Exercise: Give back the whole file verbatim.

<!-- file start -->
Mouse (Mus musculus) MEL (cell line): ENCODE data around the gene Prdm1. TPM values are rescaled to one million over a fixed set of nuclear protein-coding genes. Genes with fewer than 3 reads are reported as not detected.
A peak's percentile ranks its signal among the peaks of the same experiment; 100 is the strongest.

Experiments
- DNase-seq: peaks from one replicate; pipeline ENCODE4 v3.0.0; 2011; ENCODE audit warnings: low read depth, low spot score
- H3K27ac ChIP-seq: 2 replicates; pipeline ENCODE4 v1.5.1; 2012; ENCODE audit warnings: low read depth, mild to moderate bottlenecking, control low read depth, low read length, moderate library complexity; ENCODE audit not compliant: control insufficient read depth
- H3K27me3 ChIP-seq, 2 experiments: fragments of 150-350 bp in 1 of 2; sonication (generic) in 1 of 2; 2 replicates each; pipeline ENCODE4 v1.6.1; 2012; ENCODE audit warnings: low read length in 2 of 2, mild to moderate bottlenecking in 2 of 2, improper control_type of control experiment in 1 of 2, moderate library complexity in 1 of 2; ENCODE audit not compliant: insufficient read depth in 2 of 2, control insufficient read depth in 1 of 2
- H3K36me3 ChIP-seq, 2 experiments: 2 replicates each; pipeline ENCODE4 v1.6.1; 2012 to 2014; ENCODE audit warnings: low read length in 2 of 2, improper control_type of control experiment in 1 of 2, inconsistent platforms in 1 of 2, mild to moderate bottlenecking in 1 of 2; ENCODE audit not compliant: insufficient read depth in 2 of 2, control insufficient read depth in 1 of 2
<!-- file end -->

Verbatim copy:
Mouse (Mus musculus) MEL (cell line): ENCODE data around the gene Prdm1. TPM values are rescaled to one million over a fixed set of nuclear protein-coding genes. Genes with fewer than 3 reads are reported as not detected.
A peak's percentile ranks its signal among the peaks of the same experiment; 100 is the strongest.

Experiments
- DNase-seq: peaks from one replicate; pipeline ENCODE4 v3.0.0; 2011; ENCODE audit warnings: low read depth, low spot score
- H3K27ac ChIP-seq: 2 replicates; pipeline ENCODE4 v1.5.1; 2012; ENCODE audit warnings: low read depth, mild to moderate bottlenecking, control low read depth, low read length, moderate library complexity; ENCODE audit not compliant: control insufficient read depth
- H3K27me3 ChIP-seq, 2 experiments: fragments of 150-350 bp in 1 of 2; sonication (generic) in 1 of 2; 2 replicates each; pipeline ENCODE4 v1.6.1; 2012; ENCODE audit warnings: low read length in 2 of 2, mild to moderate bottlenecking in 2 of 2, improper control_type of control experiment in 1 of 2, moderate library complexity in 1 of 2; ENCODE audit not compliant: insufficient read depth in 2 of 2, control insufficient read depth in 1 of 2
- H3K36me3 ChIP-seq, 2 experiments: 2 replicates each; pipeline ENCODE4 v1.6.1; 2012 to 2014; ENCODE audit warnings: low read length in 2 of 2, improper control_type of control experiment in 1 of 2, inconsistent platforms in 1 of 2, mild to moderate bottlenecking in 1 of 2; ENCODE audit not compliant: insufficient read depth in 2 of 2, control insufficient read depth in 1 of 2